Figure 1. BCMS components, relevant activities, and gap analysis. Source: [22].
Applsci 13 11846 g001
Figure 2. Search string filtering flow. Source: own development (2023).
Figure 2. Search string filtering flow. Source: own development (2023).
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Figure 3. Number of publications between 2000 and 2020. Source: own development (2023).
Figure 3. Number of publications between 2000 and 2020. Source: own development (2023).
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Figure 4. Number of publications by journal title. Source: own development (2023).
Figure 4. Number of publications by journal title. Source: own development (2023).
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Figure 5. Number of publications by keyword used. Source: own development (2023).
Figure 5. Number of publications by keyword used. Source: own development (2023).
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Figure 6. Number of publications by search term in keywords, title, or abstract. Source: own development (2023).
Figure 6. Number of publications by search term in keywords, title, or abstract. Source: own development (2023).
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Figure 7. Number of publications by extraction data question. Source: own development (2023).
Figure 7. Number of publications by extraction data question. Source: own development (2023).
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Figure 8. Areas represented in the publications included in the SLR. Source: [2].
Figure 8. Areas represented in the publications included in the SLR. Source: [2].
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Table 1. Keywords and synonyms.
Table 1. Keywords and synonyms.
Intervention Ibusiness continuity plandisaster recovery plan
Intervention IIguidelineguidance
Outcomestreamlineagile, optimise, improve
encourage, bolster, support
boost, expedite, speed up, increase
Table 2. Specific database strings used.
Table 2. Specific database strings used.
DatabaseFull String
EBSCOhost(“business continuity plan *” OR “disaster recovery plan *”) AND (guidelin * OR strateg * OR guidance *) AND (framework * OR approach * OR methodology * OR procedur * OR program *) AND (streamlin * OR bolster * OR encourage * OR expedit * OR optimiz * OR “speed up” OR support * OR improv * OR boost * OR assist * OR increase * OR agil *)
Scopus(“business continuity plan *” OR “disaster recovery plan *”) AND (guideline * OR strateg * OR guidance *) AND (framework * OR approach * OR methodolog * OR procedur * OR program *) AND (streamlin * OR bolster * OR encourag * OR expedit * OR optimiz * OR “speed up” OR support * OR improv * OR boost * OR assist * OR increas * OR agil *)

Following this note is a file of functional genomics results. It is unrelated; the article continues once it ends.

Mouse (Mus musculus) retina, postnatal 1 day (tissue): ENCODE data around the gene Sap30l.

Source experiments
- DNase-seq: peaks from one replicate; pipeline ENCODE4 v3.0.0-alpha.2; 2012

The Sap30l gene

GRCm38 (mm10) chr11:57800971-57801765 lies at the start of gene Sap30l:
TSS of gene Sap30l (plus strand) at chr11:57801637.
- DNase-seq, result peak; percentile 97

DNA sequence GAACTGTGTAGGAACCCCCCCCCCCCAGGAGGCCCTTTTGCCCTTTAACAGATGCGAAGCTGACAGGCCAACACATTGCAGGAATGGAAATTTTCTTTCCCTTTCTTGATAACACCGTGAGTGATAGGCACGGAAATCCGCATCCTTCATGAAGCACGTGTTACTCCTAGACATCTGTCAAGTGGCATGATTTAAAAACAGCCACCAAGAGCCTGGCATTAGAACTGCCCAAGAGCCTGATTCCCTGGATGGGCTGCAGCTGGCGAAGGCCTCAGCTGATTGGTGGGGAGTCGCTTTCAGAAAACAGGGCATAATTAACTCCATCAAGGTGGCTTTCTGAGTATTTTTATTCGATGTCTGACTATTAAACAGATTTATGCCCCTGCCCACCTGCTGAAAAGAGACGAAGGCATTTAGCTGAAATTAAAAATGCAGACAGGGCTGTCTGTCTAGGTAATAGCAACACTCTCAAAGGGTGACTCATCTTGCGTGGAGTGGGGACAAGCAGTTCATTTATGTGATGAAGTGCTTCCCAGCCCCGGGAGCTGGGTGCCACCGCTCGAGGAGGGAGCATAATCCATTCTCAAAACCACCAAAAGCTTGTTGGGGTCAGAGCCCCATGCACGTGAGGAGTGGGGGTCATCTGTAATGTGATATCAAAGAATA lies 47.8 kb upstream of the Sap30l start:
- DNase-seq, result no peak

ScienceDirect(“business continuity plan” OR “disaster recovery plan”) AND (guideline OR strategy OR strategical OR guidance) AND (framework OR approach OR methodology OR methodological OR procedure OR program) AND (streamline OR bolster OR encourage OR expedite OR optimize OR “speed up” OR support OR improve OR boost OR assist OR increase OR agile)
* Any combination of characters.
Table 3. Research objects in the BC area.
Table 3. Research objects in the BC area.
Research ObjectMain Studies
BC Culture[38]
BC Management[17,42,43,44]
Crisis communication and Disaster Planning[45,46,47,48,49,50]
Risk Management and Business Impact Analysis (BIA)[51]
Contingency Planning[27]
ICT Governance in BCM[52]
Information Systems Continuity[53]
Supply Chain Management[55]
Continuous Support to Customer[58]
Change Management[59]
Table 4. Quantitative synthesis of publications by BCM component.
Table 4. Quantitative synthesis of publications by BCM component.
BCM ComponentNumber of Publications
Administration Support29
BC Teams19
Understanding the Organisation31
Risk Assessment167
Business Impact Analysis58
BCM Strategy121
ICT Strategy129
Alternatives to Critical Functions26
BCP Design and Implementation163
BC Training20
BCP Testing, Maintenance, and Analysis68
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Russo, N.; Mamede, H.S.; Reis, L.; Martins, J.; Branco, F. Exploring a Multidisciplinary Assessment of Organisational Maturity in Business Continuity: A Perspective and Future Research Outlook. Appl. Sci. 2023, 13, 11846.

AMA Style

Russo N, Mamede HS, Reis L, Martins J, Branco F. Exploring a Multidisciplinary Assessment of Organisational Maturity in Business Continuity: A Perspective and Future Research Outlook. Applied Sciences. 2023; 13(21):11846.

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Russo, Nelson, Henrique São Mamede, Leonilde Reis, José Martins, and Frederico Branco. 2023. "Exploring a Multidisciplinary Assessment of Organisational Maturity in Business Continuity: A Perspective and Future Research Outlook" Applied Sciences 13, no. 21: 11846.